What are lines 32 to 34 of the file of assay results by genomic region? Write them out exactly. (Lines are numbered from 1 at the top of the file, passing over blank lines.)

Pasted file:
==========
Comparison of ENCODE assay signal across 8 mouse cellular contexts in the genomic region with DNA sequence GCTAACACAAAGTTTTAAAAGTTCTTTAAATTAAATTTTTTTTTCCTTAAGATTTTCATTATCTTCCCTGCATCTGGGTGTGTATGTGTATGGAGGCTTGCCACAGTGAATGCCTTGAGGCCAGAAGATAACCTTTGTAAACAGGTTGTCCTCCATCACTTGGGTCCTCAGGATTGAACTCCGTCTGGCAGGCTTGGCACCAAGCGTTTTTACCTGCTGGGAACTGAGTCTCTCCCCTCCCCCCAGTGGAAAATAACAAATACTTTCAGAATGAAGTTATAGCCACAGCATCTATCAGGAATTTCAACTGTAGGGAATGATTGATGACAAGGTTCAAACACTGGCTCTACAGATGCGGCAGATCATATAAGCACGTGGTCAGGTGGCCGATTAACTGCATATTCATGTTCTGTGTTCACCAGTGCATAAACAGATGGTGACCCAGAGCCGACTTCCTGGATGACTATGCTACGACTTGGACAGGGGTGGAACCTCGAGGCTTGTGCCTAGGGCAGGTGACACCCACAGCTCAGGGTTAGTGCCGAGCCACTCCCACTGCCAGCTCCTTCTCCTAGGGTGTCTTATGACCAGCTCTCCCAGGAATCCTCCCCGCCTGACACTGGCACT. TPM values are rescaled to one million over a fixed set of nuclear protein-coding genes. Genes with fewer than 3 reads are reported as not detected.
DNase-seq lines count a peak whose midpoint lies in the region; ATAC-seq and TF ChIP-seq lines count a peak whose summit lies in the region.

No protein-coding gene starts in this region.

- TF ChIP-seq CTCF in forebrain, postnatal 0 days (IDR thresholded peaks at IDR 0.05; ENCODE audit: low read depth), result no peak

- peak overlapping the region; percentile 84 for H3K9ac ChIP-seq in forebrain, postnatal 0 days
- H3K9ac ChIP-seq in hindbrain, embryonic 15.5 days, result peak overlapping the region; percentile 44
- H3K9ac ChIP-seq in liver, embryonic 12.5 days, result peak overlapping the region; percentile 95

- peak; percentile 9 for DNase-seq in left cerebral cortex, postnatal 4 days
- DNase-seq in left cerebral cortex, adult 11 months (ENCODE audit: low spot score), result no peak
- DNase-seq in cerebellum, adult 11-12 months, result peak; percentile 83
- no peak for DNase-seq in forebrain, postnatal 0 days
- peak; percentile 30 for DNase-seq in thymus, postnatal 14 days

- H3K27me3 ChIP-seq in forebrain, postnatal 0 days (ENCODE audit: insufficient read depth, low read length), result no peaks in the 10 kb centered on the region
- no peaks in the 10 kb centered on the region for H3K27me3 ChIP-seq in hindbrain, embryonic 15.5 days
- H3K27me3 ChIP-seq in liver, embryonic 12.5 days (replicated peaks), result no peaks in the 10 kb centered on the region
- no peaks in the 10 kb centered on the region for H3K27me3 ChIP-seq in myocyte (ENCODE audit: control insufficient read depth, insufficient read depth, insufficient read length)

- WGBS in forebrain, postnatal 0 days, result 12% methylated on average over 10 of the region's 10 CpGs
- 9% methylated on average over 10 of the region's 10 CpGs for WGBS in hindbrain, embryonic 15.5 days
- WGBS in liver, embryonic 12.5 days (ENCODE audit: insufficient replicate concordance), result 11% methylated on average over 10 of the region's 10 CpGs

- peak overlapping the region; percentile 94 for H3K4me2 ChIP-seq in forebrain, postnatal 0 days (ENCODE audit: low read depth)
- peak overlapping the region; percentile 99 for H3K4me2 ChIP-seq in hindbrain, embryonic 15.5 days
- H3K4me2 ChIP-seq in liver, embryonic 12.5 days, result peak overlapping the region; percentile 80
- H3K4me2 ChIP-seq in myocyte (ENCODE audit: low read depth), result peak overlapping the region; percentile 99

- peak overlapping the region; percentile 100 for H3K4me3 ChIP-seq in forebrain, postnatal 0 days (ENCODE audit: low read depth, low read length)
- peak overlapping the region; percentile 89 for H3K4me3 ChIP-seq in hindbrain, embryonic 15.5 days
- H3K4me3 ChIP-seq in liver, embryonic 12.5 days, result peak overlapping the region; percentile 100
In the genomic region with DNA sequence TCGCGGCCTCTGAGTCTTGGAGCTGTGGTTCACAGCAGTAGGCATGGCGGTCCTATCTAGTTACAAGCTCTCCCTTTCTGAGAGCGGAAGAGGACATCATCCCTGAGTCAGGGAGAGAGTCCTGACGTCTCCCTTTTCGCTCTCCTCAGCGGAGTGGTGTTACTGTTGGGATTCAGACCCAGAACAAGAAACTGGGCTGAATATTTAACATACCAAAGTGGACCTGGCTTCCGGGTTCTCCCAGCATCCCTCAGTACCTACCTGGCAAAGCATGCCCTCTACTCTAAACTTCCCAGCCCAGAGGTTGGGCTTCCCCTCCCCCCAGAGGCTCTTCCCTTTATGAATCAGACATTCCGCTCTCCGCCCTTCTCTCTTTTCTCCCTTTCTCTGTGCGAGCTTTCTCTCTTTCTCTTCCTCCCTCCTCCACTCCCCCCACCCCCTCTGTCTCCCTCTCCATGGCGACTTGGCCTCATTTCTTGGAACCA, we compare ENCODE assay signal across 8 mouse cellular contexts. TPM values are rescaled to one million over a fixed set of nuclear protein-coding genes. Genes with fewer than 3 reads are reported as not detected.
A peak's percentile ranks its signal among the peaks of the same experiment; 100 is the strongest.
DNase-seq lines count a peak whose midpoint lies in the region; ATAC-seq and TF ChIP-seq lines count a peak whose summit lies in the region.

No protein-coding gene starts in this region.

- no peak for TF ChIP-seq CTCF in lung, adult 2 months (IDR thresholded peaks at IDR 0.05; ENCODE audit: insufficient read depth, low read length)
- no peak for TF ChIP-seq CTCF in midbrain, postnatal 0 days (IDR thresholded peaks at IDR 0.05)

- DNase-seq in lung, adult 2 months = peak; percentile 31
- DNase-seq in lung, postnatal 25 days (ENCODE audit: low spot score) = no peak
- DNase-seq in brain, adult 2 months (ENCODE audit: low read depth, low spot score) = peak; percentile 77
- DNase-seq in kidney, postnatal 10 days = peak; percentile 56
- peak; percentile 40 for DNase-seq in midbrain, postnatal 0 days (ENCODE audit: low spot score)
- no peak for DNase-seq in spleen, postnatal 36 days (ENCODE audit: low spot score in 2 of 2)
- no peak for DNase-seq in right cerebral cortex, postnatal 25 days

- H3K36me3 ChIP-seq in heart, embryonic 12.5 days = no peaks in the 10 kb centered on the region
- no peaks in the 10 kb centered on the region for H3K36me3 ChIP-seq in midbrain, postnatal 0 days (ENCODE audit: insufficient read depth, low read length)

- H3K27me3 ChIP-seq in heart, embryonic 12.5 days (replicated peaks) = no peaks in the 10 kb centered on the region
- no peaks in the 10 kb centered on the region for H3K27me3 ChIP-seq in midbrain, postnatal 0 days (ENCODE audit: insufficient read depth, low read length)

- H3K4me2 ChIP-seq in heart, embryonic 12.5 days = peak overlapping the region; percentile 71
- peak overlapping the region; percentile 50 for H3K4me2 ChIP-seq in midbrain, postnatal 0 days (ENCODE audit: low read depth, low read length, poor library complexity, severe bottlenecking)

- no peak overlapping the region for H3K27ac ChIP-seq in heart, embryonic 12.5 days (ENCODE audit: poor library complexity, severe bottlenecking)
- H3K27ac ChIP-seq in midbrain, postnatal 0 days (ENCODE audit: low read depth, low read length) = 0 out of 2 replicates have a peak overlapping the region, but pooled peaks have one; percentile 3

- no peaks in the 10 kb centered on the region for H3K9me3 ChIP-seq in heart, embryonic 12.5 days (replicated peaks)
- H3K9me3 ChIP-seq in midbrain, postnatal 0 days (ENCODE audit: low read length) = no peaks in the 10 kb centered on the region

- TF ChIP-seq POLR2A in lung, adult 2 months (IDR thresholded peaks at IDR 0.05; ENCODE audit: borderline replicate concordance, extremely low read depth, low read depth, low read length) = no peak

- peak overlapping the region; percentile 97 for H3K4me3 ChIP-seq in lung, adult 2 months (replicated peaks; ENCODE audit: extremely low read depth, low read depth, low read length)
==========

- no peak for TF ChIP-seq CTCF in midbrain, postnatal 0 days (IDR thresholded peaks at IDR 0.05)

- DNase-seq in lung, adult 2 months = peak; percentile 31
- DNase-seq in lung, postnatal 25 days (ENCODE audit: low spot score) = no peak